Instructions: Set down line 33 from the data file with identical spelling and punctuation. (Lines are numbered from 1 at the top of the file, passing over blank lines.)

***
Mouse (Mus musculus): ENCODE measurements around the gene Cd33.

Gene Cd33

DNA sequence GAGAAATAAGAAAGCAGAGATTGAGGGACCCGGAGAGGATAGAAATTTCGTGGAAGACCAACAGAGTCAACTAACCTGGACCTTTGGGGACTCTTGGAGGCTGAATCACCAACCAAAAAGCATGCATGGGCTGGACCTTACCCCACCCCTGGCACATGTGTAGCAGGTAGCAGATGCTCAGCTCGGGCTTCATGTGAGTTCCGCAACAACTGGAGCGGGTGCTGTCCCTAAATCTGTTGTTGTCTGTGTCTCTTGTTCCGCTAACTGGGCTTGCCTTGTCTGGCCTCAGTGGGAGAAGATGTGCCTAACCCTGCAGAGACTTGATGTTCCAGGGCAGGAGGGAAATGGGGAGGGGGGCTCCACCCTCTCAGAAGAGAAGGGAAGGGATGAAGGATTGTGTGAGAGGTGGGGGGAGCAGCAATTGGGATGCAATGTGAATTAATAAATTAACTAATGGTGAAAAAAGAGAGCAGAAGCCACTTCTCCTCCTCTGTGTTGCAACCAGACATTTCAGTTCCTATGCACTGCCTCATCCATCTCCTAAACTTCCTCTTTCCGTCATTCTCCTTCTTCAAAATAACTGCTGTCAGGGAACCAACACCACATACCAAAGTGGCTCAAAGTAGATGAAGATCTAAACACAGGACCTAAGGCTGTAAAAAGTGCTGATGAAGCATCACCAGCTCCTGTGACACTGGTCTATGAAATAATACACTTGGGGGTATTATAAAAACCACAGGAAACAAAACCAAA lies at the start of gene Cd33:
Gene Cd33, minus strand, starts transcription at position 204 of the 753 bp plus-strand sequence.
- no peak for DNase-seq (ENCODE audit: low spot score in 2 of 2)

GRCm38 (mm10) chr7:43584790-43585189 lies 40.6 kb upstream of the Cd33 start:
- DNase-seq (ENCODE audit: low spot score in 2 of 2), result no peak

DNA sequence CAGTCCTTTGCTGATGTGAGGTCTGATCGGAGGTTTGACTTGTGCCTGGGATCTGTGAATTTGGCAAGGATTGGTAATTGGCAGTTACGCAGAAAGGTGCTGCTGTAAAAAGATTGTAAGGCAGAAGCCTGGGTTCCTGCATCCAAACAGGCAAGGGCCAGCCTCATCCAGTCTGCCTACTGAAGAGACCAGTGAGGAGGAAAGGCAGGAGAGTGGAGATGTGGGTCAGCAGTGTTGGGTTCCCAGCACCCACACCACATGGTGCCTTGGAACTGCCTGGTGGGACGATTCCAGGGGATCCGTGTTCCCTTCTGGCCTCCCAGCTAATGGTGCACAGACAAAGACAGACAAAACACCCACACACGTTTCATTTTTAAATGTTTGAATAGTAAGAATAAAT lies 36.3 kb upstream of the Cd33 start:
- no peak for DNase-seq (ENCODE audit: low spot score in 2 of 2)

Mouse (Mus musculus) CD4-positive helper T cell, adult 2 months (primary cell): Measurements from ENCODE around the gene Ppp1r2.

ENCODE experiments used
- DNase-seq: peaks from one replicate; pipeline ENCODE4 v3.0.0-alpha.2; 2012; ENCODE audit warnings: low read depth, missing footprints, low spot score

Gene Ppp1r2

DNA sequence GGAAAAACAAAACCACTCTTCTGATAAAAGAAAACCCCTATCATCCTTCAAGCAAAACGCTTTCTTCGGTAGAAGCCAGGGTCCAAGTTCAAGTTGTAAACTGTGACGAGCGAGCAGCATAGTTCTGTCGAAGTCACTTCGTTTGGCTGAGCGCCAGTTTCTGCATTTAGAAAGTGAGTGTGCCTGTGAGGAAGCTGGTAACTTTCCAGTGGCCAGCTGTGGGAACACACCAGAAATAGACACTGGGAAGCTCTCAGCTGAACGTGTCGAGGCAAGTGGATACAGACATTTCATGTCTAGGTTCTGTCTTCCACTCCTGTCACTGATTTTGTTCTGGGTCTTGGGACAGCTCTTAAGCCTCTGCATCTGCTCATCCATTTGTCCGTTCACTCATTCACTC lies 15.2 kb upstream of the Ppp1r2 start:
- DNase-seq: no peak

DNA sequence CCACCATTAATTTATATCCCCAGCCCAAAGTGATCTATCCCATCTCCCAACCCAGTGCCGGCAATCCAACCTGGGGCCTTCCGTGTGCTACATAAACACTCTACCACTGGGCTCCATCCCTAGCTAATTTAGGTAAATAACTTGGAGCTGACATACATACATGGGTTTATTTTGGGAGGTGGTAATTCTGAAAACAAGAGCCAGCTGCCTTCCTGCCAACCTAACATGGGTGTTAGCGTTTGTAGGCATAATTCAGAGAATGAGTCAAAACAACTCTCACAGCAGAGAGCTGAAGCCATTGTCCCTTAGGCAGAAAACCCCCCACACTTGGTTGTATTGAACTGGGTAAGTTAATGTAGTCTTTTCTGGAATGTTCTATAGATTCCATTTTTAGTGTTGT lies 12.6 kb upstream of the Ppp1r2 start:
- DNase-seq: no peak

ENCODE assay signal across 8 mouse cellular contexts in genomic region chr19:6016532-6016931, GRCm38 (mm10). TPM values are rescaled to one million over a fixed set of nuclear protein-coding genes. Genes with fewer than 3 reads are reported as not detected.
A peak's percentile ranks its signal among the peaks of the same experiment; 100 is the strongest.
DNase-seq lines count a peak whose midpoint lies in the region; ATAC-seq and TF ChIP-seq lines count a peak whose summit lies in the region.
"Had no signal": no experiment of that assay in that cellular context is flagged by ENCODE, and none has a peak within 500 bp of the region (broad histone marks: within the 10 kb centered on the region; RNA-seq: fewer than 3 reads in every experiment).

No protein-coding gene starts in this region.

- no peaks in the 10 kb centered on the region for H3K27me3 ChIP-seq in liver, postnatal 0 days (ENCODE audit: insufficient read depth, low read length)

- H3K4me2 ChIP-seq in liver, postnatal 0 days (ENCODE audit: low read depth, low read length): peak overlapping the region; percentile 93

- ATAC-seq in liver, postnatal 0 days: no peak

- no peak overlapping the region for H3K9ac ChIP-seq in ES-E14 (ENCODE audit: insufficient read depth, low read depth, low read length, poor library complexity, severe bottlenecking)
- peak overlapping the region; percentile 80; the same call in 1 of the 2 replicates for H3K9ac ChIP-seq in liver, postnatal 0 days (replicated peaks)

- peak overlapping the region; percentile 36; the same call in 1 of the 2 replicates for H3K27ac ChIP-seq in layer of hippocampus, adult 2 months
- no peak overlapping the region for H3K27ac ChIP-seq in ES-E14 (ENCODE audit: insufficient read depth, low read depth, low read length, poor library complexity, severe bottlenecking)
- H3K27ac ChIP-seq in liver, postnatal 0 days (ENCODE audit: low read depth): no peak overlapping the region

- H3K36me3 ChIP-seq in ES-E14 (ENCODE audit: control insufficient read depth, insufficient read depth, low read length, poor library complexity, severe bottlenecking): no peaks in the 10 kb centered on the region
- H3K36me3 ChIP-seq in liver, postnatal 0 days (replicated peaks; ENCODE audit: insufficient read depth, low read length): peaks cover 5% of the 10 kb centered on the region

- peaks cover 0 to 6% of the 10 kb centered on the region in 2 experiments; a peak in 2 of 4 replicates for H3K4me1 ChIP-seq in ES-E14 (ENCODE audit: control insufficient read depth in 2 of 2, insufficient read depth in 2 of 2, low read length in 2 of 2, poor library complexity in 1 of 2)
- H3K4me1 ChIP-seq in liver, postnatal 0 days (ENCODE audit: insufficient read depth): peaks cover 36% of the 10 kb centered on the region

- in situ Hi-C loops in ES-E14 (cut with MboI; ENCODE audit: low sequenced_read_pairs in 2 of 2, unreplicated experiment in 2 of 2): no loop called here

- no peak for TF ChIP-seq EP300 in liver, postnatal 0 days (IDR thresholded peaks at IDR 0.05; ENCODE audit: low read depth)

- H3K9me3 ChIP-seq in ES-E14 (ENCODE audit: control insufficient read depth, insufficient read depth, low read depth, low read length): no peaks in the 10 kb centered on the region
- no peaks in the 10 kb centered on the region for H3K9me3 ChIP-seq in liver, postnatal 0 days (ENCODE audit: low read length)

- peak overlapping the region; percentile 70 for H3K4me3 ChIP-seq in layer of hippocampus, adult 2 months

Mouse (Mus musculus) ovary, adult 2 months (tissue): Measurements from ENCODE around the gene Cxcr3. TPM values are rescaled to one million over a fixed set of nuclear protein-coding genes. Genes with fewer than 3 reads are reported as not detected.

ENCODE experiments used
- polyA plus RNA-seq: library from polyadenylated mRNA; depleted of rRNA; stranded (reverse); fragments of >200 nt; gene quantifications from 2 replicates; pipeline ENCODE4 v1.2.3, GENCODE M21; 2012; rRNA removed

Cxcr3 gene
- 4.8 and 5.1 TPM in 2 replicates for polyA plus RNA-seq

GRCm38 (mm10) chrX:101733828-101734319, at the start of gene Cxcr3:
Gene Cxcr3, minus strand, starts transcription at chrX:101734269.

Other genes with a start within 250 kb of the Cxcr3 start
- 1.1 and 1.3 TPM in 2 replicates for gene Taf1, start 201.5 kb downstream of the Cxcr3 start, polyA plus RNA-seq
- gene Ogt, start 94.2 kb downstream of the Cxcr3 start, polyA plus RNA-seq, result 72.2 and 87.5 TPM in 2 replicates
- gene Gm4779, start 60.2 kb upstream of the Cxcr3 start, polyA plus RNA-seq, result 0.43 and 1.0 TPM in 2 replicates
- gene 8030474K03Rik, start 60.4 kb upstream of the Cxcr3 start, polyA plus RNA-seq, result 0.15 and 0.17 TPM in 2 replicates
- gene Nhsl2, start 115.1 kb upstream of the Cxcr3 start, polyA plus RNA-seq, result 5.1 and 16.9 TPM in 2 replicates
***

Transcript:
- peaks cover 0 to 6% of the 10 kb centered on the region in 2 experiments; a peak in 2 of 4 replicates for H3K4me1 ChIP-seq in ES-E14 (ENCODE audit: control insufficient read depth in 2 of 2, insufficient read depth in 2 of 2, low read length in 2 of 2, poor library complexity in 1 of 2)